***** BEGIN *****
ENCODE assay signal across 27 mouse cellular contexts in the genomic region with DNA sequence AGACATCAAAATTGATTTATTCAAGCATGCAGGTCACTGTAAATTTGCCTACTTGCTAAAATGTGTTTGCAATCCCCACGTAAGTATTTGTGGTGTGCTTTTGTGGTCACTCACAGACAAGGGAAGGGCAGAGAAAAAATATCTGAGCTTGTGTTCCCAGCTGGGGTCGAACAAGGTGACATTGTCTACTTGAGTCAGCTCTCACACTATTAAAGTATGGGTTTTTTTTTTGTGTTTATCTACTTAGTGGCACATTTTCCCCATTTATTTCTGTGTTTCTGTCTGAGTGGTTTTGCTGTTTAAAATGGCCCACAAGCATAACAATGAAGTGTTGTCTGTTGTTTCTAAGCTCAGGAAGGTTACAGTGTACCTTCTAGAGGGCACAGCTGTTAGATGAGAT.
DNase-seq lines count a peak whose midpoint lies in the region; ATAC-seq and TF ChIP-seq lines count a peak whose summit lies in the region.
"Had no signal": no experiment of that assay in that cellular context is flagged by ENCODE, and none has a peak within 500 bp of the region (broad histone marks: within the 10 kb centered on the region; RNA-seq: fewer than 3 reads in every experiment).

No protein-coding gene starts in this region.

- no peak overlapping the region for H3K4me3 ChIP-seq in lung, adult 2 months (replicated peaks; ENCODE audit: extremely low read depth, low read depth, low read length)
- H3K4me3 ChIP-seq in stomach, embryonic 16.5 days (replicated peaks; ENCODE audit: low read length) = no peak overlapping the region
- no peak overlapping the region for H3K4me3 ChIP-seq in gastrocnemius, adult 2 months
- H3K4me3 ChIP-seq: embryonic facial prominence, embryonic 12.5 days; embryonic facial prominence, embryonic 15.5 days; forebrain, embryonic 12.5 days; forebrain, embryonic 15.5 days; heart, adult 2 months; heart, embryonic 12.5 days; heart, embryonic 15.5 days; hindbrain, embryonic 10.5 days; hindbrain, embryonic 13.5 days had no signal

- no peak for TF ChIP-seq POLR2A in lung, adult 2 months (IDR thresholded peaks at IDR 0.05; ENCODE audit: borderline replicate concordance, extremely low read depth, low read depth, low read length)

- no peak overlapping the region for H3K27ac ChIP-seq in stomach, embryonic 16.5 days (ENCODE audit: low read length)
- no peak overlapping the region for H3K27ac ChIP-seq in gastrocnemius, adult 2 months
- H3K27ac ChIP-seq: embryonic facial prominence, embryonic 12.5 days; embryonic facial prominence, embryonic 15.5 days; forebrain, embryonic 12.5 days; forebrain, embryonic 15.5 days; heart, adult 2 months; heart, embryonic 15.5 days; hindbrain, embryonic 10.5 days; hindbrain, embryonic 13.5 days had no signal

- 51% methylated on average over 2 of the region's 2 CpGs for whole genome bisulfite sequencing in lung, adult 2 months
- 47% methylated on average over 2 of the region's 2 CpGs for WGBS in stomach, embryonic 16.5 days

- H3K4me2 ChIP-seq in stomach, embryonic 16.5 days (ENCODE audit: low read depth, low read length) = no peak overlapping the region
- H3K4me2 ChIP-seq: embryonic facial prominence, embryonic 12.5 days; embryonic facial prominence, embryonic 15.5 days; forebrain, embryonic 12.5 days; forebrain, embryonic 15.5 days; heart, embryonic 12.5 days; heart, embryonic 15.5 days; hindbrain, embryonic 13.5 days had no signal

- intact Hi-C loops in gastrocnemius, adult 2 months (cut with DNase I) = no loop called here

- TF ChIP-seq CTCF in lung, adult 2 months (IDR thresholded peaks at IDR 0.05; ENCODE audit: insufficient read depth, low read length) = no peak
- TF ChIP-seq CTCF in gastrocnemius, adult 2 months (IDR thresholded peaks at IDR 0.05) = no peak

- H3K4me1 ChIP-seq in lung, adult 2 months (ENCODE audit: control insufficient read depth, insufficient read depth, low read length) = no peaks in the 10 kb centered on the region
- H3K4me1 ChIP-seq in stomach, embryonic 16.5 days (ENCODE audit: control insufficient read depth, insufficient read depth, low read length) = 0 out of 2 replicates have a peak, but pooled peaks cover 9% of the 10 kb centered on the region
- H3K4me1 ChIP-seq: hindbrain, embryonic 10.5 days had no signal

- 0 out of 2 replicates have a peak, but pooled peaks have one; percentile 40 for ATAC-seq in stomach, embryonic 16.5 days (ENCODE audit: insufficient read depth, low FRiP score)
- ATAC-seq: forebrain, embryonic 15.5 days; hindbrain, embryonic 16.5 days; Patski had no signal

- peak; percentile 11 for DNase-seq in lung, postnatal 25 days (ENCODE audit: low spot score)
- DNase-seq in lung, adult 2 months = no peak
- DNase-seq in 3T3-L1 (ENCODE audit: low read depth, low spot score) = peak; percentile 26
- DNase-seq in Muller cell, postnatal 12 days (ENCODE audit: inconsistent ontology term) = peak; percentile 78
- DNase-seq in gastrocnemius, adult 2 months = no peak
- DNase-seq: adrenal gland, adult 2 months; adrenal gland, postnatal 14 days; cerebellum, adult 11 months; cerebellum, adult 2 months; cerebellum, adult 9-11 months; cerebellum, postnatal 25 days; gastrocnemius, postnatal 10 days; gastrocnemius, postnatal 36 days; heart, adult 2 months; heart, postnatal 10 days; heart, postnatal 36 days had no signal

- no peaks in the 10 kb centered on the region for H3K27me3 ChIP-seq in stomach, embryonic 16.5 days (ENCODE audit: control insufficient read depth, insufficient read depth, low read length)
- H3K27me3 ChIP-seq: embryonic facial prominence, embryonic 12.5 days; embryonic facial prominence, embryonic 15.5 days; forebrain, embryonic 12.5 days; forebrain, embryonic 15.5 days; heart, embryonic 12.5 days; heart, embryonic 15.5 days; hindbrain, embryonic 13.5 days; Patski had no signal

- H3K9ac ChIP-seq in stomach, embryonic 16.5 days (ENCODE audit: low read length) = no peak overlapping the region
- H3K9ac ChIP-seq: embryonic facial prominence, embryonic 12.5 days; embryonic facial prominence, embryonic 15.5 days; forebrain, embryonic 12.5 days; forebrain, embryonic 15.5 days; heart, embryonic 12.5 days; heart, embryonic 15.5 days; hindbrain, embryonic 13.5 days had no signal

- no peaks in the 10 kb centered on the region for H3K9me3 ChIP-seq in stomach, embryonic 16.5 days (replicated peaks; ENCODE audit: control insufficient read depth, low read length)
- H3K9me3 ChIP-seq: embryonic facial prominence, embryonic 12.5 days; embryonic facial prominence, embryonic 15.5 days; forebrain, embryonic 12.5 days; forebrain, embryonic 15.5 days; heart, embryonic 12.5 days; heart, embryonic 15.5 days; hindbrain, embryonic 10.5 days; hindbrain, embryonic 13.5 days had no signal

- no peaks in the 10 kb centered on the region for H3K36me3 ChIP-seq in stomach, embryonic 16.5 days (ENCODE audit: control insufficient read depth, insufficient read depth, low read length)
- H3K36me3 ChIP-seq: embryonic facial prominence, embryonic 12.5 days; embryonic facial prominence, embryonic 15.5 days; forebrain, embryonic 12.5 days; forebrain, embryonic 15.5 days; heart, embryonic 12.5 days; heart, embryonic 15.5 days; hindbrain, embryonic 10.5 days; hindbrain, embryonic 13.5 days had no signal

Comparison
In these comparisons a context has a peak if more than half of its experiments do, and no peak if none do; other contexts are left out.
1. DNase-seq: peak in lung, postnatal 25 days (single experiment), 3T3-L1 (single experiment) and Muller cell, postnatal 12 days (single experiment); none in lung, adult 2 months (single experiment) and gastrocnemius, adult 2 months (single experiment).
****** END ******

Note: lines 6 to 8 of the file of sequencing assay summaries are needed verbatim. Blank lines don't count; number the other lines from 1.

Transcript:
- H3K4me3 ChIP-seq in stomach, embryonic 16.5 days (replicated peaks; ENCODE audit: low read length) = no peak overlapping the region
- no peak overlapping the region for H3K4me3 ChIP-seq in gastrocnemius, adult 2 months
- H3K4me3 ChIP-seq: embryonic facial prominence, embryonic 12.5 days; embryonic facial prominence, embryonic 15.5 days; forebrain, embryonic 12.5 days; forebrain, embryonic 15.5 days; heart, adult 2 months; heart, embryonic 12.5 days; heart, embryonic 15.5 days; hindbrain, embryonic 10.5 days; hindbrain, embryonic 13.5 days had no signal